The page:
Orlando, the long time family oriented tourist destination is now experiencing tremendous growth because of its strong economy and reasonable cost of living, and has become a mecca for retirees in recent years. Other smaller Florida cities that are showing equally impressive growth are Cape Coral, Naples, Ocala, Port St. Lucy, Lakeland and Sarasota.
Texas, the 2nd most populous state in the country keeps moving forward in the seventh spot. Texas seems to have it all, ample growing room, a sunny climate and an impressive income to cost of living ratio in its major cities. Two thirds of its pop. increase is coming from its hispanic population, Dallas and Houston are attracting large numbers of hispanic immigrants.
Houston has exceptionally low housing costs for a city of its size coupled with a solid median income. It has also received the largest number of persons displaced by Hurricane Katrina, and it has been a real challenge trying to settle so many homeless people. Houston's long-time rival Dallas has a similar economy, but is currently somewhat slower in job creation, however it does have a slightly more temperate climate. Both of these cities are growing at a very rapid pace.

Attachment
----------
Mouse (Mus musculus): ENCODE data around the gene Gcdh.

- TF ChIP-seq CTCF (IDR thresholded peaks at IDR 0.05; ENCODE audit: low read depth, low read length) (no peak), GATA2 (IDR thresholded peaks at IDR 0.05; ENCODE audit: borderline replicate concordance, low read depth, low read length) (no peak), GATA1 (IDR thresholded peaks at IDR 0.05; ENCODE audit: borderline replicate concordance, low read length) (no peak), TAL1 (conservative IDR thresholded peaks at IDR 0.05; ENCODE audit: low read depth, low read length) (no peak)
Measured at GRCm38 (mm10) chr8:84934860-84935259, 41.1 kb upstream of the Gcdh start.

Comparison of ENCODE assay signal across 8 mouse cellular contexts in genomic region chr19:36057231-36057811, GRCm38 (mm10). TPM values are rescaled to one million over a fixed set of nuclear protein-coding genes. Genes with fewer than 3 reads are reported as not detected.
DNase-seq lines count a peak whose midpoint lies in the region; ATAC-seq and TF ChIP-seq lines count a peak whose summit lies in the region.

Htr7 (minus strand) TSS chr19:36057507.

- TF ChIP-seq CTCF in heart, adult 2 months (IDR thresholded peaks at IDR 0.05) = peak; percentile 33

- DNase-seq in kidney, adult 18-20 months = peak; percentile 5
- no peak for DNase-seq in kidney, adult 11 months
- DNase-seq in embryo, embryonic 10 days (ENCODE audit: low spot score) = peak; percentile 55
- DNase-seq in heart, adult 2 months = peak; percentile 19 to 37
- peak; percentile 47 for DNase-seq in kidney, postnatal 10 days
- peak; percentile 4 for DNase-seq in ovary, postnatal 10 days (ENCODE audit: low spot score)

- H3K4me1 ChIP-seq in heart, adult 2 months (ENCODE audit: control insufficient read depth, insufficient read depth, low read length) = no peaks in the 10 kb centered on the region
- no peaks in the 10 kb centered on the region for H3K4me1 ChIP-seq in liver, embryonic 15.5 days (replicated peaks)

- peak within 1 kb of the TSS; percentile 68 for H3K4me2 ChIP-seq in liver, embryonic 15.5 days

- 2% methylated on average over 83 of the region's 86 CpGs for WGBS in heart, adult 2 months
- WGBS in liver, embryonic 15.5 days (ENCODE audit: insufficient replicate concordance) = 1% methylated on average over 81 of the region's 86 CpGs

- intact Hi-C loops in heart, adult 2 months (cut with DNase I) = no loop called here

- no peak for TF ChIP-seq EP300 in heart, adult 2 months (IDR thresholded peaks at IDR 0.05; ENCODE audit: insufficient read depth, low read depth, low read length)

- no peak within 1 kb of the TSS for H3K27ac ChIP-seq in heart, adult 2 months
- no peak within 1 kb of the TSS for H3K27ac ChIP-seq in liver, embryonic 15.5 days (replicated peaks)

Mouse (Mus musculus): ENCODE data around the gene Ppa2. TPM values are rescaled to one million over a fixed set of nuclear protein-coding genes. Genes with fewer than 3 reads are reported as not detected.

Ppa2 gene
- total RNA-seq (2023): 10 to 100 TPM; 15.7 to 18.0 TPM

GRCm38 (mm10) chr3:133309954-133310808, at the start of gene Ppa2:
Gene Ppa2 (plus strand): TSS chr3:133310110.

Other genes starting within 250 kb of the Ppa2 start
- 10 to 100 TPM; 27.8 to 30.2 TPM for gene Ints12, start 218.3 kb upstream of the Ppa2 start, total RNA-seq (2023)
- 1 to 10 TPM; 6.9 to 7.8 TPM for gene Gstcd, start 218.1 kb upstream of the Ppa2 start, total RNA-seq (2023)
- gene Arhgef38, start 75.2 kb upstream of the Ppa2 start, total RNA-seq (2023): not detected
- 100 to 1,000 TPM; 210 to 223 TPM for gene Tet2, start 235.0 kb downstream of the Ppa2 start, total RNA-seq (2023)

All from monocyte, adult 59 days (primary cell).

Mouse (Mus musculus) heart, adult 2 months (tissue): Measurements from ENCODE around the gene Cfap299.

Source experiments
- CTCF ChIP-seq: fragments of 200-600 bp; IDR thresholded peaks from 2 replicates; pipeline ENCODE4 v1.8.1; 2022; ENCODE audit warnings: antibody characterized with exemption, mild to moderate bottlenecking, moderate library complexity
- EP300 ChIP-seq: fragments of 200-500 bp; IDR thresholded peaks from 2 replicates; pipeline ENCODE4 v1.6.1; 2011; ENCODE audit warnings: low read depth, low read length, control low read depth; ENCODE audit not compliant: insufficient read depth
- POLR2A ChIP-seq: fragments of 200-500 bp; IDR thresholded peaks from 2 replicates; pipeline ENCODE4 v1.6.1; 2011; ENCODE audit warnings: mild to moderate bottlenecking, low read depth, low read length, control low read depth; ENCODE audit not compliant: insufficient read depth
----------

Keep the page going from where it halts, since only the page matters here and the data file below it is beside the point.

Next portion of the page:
McAllen Texas is the 10th fastest growing city in the country and is over 80% hispanic. Austin, San Antonio, Laredo and Brownsville are also seeing a rapid increase in their number of residents.
Holding the ninth spot is North Carolina. Its population increase is coming from both white and black immigration--it is starting to become more popular as a retirement destination. Its hispanic population is relatively small, but it is expanding very rapidly. In the past North Carolina has been known as a state with a large rural population, but recently there has been a marked trend toward urbanization.
Raleigh-Durham, Charlotte and Wilmington are experiencing rapid growth. They each offer inexpensive housing and favorable median incomes, and they are creating plentiful jobs that are bringing in a lot of immigrants.
Delaware is #10 in the nation. It has been overlooked for a long time but it is now starting to be noticed. Wilmington and Dover are fairly small cities that have a reasonable cost of living by northeast standards. their minority populations are increasing rapidly, and a number of retirees have moved into Delaware recently.
US states ranked by population growth
|Rank||State||Population 2006||Population 2000||Percentage change|
|44||District of Columbia||581530||572059||1.66|